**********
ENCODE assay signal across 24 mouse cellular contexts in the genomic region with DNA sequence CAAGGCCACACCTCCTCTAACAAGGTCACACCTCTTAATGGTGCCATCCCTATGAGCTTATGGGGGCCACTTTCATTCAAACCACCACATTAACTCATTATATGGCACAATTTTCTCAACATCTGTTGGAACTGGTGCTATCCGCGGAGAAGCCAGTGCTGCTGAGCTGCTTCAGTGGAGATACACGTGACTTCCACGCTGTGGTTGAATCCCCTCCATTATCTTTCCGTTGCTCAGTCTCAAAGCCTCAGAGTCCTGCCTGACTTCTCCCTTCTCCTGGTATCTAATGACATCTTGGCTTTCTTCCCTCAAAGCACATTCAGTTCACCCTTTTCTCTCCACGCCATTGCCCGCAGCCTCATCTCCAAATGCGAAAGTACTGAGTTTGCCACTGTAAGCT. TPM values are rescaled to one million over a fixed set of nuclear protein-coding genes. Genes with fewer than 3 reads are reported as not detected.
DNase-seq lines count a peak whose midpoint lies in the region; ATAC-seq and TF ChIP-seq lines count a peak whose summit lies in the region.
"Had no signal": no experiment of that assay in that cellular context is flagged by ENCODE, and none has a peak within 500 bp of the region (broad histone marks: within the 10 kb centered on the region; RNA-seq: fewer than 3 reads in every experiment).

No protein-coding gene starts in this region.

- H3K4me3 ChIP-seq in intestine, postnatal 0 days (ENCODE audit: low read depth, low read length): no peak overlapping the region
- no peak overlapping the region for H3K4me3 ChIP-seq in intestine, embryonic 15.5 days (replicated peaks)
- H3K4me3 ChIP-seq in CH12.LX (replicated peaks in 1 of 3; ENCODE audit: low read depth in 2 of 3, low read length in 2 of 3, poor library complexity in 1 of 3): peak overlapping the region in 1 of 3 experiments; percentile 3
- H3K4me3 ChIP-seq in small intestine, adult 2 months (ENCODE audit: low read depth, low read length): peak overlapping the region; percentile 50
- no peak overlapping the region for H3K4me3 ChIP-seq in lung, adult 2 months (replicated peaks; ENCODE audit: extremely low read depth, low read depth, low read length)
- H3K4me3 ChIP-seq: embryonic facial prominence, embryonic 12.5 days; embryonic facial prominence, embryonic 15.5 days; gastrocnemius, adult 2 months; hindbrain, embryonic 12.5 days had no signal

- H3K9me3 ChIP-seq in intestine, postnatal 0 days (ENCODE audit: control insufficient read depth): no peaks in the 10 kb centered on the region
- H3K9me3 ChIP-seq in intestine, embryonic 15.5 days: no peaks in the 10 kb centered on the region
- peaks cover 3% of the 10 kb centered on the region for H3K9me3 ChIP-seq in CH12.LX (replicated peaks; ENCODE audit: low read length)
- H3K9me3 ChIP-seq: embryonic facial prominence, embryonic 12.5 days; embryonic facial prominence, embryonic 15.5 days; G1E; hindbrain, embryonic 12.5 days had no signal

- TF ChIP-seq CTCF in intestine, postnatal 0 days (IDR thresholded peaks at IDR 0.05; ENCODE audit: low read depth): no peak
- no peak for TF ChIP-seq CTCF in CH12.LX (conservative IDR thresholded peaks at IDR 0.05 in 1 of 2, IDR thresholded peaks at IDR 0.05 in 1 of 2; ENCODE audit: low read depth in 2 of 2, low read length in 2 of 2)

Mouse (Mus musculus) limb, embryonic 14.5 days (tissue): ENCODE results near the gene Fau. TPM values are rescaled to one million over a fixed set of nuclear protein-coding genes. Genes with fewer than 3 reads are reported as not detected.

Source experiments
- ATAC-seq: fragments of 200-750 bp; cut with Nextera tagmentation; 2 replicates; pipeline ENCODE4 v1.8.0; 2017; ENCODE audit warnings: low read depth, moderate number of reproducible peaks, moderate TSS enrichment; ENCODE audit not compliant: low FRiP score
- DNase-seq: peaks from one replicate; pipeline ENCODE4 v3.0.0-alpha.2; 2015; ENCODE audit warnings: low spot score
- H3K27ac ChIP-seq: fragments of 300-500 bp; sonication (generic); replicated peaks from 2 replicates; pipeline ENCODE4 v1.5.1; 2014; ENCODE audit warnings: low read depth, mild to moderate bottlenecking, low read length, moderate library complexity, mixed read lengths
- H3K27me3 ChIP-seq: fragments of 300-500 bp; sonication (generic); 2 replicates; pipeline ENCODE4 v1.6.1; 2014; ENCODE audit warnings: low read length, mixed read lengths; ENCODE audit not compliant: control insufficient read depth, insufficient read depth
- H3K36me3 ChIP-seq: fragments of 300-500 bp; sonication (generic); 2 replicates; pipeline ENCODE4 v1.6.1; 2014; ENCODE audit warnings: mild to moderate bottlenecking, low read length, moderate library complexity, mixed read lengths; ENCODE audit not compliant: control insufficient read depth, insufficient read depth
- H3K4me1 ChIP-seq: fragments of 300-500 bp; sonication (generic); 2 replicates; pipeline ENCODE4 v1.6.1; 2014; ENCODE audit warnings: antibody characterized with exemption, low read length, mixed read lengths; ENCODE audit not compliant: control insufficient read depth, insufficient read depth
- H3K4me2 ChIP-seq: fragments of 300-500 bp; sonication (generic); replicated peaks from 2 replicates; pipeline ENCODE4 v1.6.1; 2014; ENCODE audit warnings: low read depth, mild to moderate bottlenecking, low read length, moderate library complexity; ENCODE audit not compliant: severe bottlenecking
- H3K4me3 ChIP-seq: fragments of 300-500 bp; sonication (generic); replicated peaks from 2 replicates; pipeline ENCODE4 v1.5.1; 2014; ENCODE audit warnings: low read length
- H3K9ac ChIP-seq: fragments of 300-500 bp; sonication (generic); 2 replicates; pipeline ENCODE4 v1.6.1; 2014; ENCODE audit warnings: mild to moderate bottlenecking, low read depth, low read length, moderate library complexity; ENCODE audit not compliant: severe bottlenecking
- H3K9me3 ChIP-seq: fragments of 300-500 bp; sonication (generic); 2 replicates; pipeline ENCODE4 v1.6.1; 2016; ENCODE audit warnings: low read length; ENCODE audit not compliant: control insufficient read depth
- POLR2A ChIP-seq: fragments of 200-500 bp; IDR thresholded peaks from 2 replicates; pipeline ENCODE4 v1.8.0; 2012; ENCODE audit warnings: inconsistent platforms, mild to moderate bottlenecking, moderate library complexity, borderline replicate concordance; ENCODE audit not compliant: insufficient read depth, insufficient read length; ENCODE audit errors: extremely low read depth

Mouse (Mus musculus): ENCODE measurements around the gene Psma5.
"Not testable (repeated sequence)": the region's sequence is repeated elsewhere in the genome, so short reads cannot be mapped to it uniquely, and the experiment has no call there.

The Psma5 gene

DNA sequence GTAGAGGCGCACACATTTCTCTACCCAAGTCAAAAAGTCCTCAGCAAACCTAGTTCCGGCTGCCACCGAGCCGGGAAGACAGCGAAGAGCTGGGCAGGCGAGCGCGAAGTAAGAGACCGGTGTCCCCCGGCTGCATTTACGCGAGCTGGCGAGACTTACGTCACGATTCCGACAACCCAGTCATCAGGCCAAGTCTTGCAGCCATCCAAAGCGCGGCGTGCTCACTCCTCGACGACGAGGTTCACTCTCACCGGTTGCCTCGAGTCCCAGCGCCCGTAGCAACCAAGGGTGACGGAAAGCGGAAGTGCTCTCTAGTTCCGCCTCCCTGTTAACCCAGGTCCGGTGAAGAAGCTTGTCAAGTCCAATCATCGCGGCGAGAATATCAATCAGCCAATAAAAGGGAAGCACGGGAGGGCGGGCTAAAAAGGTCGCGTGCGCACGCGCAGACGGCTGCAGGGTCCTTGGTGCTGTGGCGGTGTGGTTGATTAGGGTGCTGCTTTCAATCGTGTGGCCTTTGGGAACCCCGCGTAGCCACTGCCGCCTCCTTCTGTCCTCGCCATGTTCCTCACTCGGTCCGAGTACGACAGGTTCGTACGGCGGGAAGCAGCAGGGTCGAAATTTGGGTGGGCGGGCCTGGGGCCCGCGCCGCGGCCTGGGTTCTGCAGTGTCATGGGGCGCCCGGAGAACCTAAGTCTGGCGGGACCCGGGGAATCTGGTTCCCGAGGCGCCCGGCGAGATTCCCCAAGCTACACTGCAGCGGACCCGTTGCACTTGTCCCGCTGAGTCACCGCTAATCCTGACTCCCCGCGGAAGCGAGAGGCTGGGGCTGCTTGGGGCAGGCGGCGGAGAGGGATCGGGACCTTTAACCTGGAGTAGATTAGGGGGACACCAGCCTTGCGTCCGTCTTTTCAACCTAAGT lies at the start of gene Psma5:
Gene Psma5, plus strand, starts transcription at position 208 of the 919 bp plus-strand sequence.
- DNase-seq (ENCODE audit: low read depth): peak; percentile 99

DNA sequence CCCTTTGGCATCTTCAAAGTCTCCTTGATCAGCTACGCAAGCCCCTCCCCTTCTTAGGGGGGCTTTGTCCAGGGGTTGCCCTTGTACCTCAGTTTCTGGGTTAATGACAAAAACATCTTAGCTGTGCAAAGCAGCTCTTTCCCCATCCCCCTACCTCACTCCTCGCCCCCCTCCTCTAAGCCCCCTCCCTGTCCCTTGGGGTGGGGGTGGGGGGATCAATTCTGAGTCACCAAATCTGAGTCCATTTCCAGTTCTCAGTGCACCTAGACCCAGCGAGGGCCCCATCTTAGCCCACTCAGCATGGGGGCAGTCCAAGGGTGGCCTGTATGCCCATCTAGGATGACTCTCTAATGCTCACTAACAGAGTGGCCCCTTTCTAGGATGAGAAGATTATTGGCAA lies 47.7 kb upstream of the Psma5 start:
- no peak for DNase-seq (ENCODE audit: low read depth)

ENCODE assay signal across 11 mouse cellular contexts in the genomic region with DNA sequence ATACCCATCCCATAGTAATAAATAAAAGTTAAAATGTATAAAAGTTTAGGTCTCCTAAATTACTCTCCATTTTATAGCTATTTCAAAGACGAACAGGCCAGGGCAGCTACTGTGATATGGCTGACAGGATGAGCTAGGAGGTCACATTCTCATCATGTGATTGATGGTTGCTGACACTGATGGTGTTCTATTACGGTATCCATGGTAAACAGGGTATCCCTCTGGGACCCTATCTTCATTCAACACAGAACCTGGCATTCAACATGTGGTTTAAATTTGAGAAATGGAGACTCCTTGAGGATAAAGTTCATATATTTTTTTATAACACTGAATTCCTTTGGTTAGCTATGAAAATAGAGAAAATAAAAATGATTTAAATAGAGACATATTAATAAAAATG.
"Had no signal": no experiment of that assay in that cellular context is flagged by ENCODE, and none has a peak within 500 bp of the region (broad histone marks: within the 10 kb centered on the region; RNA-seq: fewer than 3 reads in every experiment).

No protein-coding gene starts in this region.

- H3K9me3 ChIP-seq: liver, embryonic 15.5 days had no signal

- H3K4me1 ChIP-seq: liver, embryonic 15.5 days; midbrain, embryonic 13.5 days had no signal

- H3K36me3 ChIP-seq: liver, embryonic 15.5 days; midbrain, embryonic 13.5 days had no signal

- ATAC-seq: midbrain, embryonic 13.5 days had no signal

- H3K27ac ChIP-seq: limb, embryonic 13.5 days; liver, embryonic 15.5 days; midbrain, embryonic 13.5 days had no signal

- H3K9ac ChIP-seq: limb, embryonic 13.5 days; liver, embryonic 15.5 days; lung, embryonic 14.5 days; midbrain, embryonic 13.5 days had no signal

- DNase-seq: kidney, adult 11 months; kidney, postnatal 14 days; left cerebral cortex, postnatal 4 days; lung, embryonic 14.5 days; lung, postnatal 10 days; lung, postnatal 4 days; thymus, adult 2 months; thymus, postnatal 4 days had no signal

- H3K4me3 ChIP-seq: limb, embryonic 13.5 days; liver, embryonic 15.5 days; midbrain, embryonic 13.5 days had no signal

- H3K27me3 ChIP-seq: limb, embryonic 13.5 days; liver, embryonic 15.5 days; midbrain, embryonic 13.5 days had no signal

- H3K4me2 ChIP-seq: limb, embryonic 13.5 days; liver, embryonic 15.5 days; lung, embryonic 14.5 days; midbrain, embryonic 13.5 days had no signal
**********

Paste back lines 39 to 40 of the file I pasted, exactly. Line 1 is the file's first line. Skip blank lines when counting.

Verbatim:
"Had no signal": no experiment of that assay in that cellular context is flagged by ENCODE, and none has a peak within 500 bp of the region (broad histone marks: within the 10 kb centered on the region; RNA-seq: fewer than 3 reads in every experiment).

No protein-coding gene starts in this region.